My original intent was to write an article mostly targeted at people with Network Attached Storage (NAS) devices, like my FreeNAS device but because the NAS supports CIFS so well, the majority of his article can easily apply to just about any storage device on a Windows machine.
In my previous article I talked about my desire to have backups be “stupid easy.” What I did not want to have to do is worry about scheduling backups, or digging through obtuse applications in order to restore from my backups like all the more traditional backup software I have had experience with.
With that in mind, I fired up my incredibly exhaustive, patent pending research process. I punched my different criteria into Google and he told me that the product I wanted to use was Apple’s Time Machine, but because I do not want to buy an Apple, Google also recommended that I check out Genie Timeline. As usual, Google was correct.
Genie Timeline comes in several flavors, including Free and Pro (comparison) and one of my criteria was a cheap (preferably free) solution. However, another one of my criteria was also full Disaster Recovery capability. I wanted to be able to restore an empty computer from my backup in the event of a total worst case scenario. Ultimately, I decided that I would download Genie Timeline Pro and buy licenses for each of my PCs if I liked it.
In this article I’ll talk about creating a share on my FreeNAS box with compression enabled, installing and configuring Genie Timeline, completing your first backup and restoring files from a functioning machine.
Installation and Configuration
Firstly, I leveraged the configuration I had already done to my NAS. I already had a volume created, which was configured using a ZFS file system and RAID Z2, which is most similar to Raid 6. The purpose of this configuration was to be able to survive the loss of two drives simultaneously. On that volume, I created a folder for Backups and then a sub folder for each machine I intended to back up. I set up a CIFS share on the Backups folder, and I mapped a drive (B: for Backups) to the share I created for my primary PC. Because of the number and volume of files to be backed up, compression was an important consideration for me. FreeNAS is quite handy in this arena. My entire Backups folder is a ZFS Dataset and there are compression options you can set on each ZFS Dataset. In my case, I decided to go ahead and use gzip-6 for compression in that dataset. I know that that extra tiny little bit of compression comes at the cost of more time and CPU cycles, but I felt that after the first backup was done the incremental activity would be occasional enough I could afford taking a small performance hit in writing data to the NAS.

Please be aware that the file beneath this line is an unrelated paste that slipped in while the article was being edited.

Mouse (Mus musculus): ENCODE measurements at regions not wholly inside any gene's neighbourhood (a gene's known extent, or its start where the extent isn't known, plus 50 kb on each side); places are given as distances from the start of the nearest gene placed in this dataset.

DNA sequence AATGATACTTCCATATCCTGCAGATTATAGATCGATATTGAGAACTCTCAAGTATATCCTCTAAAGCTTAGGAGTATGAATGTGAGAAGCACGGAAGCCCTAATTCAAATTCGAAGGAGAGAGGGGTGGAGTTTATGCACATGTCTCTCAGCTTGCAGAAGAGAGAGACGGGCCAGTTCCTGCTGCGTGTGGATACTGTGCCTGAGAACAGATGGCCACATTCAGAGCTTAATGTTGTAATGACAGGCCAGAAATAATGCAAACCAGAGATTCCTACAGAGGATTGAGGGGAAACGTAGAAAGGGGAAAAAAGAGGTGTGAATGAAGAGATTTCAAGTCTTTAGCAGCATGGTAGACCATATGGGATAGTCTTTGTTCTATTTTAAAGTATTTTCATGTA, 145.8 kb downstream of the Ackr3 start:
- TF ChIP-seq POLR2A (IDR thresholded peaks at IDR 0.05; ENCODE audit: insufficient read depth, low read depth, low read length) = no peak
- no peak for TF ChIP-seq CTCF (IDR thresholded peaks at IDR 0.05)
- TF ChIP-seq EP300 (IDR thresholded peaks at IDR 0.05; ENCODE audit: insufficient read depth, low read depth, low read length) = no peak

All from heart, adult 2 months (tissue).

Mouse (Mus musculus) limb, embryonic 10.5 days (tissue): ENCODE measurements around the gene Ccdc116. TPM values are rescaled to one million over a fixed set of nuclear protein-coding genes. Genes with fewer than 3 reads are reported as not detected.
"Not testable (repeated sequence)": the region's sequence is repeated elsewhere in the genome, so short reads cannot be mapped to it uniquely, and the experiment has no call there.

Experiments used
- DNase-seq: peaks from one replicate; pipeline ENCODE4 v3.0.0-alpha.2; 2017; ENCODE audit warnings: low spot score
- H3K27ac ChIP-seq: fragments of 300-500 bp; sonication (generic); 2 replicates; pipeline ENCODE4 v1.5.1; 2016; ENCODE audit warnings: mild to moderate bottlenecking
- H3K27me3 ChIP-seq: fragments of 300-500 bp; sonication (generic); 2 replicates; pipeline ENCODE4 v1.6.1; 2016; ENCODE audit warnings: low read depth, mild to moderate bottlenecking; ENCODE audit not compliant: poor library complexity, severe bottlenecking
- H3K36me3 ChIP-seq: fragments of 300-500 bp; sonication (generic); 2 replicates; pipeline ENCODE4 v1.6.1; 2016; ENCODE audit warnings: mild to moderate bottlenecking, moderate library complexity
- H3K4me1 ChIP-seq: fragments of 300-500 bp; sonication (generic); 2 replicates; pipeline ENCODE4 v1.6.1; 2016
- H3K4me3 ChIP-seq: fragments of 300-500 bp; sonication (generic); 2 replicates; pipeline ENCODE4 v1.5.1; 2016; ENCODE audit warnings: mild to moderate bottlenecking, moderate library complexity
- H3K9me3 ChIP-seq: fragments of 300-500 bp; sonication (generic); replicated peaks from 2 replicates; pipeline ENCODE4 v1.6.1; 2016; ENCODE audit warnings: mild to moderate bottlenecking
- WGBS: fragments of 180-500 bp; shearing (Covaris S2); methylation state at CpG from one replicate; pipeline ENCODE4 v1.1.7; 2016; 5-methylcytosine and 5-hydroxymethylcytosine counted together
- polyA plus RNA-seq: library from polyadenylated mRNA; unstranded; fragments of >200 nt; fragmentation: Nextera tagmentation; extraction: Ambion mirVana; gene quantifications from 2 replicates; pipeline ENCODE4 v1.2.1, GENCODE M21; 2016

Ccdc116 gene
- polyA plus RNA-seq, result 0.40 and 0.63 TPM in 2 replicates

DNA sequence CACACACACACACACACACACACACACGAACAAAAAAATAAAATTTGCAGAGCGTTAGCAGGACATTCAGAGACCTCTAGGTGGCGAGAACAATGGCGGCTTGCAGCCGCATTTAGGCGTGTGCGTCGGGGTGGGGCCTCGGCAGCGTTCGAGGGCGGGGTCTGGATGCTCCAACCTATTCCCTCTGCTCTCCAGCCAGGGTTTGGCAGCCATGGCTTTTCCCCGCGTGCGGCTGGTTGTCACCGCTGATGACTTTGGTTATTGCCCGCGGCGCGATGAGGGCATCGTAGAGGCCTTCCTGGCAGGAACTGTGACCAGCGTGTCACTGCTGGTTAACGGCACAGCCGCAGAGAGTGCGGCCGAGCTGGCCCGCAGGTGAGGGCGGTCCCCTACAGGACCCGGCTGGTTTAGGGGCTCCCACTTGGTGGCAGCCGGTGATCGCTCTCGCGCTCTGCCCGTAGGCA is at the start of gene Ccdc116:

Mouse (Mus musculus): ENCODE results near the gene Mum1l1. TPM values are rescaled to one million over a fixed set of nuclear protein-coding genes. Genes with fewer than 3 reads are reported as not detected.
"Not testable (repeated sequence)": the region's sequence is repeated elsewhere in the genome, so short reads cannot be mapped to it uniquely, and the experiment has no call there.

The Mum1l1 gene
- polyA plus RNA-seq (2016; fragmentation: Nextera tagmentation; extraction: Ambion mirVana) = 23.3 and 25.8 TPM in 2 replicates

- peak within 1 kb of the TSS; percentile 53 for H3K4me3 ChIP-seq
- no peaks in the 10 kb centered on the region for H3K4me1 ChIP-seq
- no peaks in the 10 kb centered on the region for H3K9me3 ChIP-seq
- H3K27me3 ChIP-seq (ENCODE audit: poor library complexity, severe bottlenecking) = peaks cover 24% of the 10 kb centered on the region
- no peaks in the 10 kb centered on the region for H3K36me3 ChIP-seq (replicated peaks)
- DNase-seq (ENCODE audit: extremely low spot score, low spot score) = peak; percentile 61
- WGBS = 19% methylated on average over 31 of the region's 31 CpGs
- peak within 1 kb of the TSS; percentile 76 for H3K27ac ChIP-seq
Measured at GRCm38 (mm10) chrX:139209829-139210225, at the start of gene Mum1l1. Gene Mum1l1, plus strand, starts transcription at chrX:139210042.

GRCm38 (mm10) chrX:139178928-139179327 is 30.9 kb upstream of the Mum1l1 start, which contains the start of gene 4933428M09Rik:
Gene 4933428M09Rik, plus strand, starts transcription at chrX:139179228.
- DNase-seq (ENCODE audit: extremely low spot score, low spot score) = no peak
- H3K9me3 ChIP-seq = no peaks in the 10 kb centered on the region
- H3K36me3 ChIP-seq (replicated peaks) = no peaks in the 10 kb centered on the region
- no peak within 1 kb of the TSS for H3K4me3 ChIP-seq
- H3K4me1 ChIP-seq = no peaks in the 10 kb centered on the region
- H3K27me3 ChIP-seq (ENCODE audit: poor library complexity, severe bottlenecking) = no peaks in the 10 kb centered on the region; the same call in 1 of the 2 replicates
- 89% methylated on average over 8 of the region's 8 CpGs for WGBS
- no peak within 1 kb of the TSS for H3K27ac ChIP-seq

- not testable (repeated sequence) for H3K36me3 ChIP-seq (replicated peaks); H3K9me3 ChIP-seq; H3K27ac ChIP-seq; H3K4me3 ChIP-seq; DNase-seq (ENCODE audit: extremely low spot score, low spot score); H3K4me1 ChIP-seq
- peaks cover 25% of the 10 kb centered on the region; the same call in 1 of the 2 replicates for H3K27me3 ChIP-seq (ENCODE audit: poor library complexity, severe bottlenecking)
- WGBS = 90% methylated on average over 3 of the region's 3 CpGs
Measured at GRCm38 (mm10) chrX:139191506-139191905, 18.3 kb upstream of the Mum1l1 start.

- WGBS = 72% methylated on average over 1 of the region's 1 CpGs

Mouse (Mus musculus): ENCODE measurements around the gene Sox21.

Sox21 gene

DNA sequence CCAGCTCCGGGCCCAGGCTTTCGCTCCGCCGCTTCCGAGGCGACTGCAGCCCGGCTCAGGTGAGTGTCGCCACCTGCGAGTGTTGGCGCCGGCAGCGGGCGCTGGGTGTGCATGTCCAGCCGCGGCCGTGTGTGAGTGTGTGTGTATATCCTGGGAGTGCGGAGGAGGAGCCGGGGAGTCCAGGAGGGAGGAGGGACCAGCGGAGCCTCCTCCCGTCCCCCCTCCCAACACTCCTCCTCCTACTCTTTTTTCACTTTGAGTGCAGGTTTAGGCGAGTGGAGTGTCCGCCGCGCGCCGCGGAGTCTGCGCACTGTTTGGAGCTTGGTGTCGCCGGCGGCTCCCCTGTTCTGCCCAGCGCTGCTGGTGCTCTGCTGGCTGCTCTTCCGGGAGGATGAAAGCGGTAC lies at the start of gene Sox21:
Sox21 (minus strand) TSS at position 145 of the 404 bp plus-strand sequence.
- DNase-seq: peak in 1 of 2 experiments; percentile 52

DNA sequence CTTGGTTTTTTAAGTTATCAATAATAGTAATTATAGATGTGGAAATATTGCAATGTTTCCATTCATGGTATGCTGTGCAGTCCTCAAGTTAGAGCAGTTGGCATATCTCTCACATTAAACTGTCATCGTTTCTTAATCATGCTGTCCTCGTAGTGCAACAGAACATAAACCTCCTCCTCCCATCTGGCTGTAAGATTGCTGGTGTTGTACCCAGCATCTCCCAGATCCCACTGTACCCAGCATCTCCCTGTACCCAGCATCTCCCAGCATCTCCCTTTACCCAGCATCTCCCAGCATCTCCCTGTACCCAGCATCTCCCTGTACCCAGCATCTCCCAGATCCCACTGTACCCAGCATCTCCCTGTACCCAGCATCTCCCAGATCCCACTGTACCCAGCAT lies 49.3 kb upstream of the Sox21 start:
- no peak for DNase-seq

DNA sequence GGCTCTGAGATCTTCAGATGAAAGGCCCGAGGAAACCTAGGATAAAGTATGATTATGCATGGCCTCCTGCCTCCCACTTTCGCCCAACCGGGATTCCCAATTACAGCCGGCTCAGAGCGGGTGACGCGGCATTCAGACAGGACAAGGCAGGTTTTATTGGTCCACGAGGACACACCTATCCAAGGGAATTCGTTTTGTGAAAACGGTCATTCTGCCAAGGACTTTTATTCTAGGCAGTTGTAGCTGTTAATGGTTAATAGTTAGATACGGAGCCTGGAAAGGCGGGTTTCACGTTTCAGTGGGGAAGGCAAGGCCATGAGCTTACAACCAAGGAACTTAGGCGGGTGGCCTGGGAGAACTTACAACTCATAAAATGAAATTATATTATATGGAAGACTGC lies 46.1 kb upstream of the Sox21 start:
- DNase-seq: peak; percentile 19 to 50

Installing Genie Timeline Pro was a breeze, like most applications these days. It was mostly, double click the installer and then mindlessly click “next” and “I Agree” when appropriate. About the only alarming thing is that at some point in the install, your Windows Explorer will restart.
Upon successful installation, Genie Timeline will launch directly into the Backup Setup Wizard. Of all the features of Genie Timeline, this is the one I appreciated most. The wizard comprised of three steps:
- Selecting the Backup Drive: This was pretty easy. Since I had already mapped a drive to the Backups folder I created on my FreeNAS box, I just went ahead and picked that mapped drive (B:)
- Selecting the Data: In this step, there are two options: Smart Selection and My Computer. Smart Selection features “categories” of files (see page 20 of the Genie Timeline Pro User Manual for details). My Computer allows you to go through and check boxes for what you want to back up. You can mix and match between these two screens to pick your ideal backup. Because “stupid easy” is my objective, I chose Smart Selection and grabbed the following categories; Disaster Recovery, Email, Desktop, My Documents, Office Files, Financial Files, Pictures, Music, Videos, Bookmarks, eBooks and PDF, and Miscellaneous.